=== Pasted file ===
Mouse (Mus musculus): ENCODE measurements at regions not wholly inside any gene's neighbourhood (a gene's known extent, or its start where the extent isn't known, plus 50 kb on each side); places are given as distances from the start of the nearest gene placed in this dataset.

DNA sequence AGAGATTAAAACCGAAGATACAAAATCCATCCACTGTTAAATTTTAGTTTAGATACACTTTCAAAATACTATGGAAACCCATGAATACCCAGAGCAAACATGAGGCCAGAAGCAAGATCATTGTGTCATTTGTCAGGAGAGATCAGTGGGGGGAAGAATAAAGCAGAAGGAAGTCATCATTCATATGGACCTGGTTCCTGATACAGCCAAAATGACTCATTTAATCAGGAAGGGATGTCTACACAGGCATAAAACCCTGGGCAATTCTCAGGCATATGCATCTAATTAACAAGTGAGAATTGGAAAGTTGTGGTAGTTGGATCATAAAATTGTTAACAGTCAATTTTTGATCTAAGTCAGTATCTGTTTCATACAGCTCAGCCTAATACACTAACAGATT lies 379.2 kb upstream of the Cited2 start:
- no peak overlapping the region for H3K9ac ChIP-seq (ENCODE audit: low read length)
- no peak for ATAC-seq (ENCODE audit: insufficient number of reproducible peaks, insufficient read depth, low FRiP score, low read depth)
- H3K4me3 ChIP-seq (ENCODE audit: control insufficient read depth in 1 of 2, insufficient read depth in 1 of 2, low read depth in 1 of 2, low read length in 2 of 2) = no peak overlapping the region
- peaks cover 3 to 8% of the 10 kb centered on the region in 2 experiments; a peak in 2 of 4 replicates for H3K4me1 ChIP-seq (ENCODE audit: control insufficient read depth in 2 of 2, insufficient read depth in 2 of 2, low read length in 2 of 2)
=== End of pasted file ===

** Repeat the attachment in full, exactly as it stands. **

Mouse (Mus musculus): ENCODE measurements at regions not wholly inside any gene's neighbourhood (a gene's known extent, or its start where the extent isn't known, plus 50 kb on each side); places are given as distances from the start of the nearest gene placed in this dataset.

DNA sequence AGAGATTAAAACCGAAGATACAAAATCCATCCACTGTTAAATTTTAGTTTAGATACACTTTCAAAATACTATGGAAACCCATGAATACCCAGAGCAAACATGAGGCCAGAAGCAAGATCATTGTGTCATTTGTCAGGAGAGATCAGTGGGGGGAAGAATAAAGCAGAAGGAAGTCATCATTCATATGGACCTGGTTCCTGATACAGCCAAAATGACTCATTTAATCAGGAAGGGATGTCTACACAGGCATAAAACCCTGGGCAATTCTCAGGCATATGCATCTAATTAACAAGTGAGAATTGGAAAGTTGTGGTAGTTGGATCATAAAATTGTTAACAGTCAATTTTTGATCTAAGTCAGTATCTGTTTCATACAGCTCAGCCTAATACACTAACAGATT lies 379.2 kb upstream of the Cited2 start:
- no peak overlapping the region for H3K9ac ChIP-seq (ENCODE audit: low read length)
- no peak for ATAC-seq (ENCODE audit: insufficient number of reproducible peaks, insufficient read depth, low FRiP score, low read depth)
- H3K4me3 ChIP-seq (ENCODE audit: control insufficient read depth in 1 of 2, insufficient read depth in 1 of 2, low read depth in 1 of 2, low read length in 2 of 2) = no peak overlapping the region
- peaks cover 3 to 8% of the 10 kb centered on the region in 2 experiments; a peak in 2 of 4 replicates for H3K4me1 ChIP-seq (ENCODE audit: control insufficient read depth in 2 of 2, insufficient read depth in 2 of 2, low read length in 2 of 2)